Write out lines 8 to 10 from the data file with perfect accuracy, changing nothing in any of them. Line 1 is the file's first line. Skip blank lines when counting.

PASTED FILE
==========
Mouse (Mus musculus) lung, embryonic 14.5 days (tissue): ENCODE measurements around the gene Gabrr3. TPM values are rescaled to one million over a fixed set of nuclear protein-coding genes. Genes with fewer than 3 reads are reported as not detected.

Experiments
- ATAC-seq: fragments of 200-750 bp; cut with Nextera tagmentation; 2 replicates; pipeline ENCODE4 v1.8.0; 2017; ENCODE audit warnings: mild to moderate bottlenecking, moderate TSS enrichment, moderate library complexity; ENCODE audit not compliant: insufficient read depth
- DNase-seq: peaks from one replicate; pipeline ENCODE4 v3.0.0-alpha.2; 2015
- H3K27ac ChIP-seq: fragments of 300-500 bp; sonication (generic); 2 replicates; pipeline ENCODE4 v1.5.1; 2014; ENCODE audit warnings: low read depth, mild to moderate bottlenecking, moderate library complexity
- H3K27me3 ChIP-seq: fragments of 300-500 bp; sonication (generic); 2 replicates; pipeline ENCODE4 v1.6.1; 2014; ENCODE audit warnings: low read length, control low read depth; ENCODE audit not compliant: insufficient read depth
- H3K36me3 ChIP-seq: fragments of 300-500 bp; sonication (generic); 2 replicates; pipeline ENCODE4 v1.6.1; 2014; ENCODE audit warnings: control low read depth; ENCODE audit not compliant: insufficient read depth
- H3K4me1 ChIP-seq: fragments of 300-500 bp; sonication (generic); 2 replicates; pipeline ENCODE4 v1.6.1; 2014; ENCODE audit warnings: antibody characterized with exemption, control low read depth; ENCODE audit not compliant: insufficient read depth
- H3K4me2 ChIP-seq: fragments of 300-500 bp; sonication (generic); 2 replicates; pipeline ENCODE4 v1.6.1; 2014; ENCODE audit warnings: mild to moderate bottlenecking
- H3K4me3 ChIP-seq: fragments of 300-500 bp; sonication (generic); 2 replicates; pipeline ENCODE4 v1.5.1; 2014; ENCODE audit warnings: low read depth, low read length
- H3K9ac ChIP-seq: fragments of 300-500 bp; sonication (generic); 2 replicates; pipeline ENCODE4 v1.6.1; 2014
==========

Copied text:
- H3K4me1 ChIP-seq: fragments of 300-500 bp; sonication (generic); 2 replicates; pipeline ENCODE4 v1.6.1; 2014; ENCODE audit warnings: antibody characterized with exemption, control low read depth; ENCODE audit not compliant: insufficient read depth
- H3K4me2 ChIP-seq: fragments of 300-500 bp; sonication (generic); 2 replicates; pipeline ENCODE4 v1.6.1; 2014; ENCODE audit warnings: mild to moderate bottlenecking
- H3K4me3 ChIP-seq: fragments of 300-500 bp; sonication (generic); 2 replicates; pipeline ENCODE4 v1.5.1; 2014; ENCODE audit warnings: low read depth, low read length